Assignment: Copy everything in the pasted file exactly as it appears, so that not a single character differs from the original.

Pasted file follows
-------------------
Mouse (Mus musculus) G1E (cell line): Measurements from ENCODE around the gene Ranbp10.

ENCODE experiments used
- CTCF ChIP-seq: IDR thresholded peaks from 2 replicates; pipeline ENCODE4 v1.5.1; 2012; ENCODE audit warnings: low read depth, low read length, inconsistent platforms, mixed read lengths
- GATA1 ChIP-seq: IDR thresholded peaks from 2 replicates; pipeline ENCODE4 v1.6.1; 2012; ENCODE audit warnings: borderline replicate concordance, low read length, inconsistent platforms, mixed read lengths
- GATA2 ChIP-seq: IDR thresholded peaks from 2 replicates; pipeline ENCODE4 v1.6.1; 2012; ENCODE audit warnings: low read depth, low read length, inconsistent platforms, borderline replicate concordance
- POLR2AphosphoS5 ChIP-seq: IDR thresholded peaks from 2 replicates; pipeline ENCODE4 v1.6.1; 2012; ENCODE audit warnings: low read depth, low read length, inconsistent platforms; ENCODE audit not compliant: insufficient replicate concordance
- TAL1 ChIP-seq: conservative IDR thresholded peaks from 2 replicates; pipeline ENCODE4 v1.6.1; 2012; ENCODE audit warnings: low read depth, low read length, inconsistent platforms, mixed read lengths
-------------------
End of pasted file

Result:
Mouse (Mus musculus) G1E (cell line): Measurements from ENCODE around the gene Ranbp10.

ENCODE experiments used
- CTCF ChIP-seq: IDR thresholded peaks from 2 replicates; pipeline ENCODE4 v1.5.1; 2012; ENCODE audit warnings: low read depth, low read length, inconsistent platforms, mixed read lengths
- GATA1 ChIP-seq: IDR thresholded peaks from 2 replicates; pipeline ENCODE4 v1.6.1; 2012; ENCODE audit warnings: borderline replicate concordance, low read length, inconsistent platforms, mixed read lengths
- GATA2 ChIP-seq: IDR thresholded peaks from 2 replicates; pipeline ENCODE4 v1.6.1; 2012; ENCODE audit warnings: low read depth, low read length, inconsistent platforms, borderline replicate concordance
- POLR2AphosphoS5 ChIP-seq: IDR thresholded peaks from 2 replicates; pipeline ENCODE4 v1.6.1; 2012; ENCODE audit warnings: low read depth, low read length, inconsistent platforms; ENCODE audit not compliant: insufficient replicate concordance
- TAL1 ChIP-seq: conservative IDR thresholded peaks from 2 replicates; pipeline ENCODE4 v1.6.1; 2012; ENCODE audit warnings: low read depth, low read length, inconsistent platforms, mixed read lengths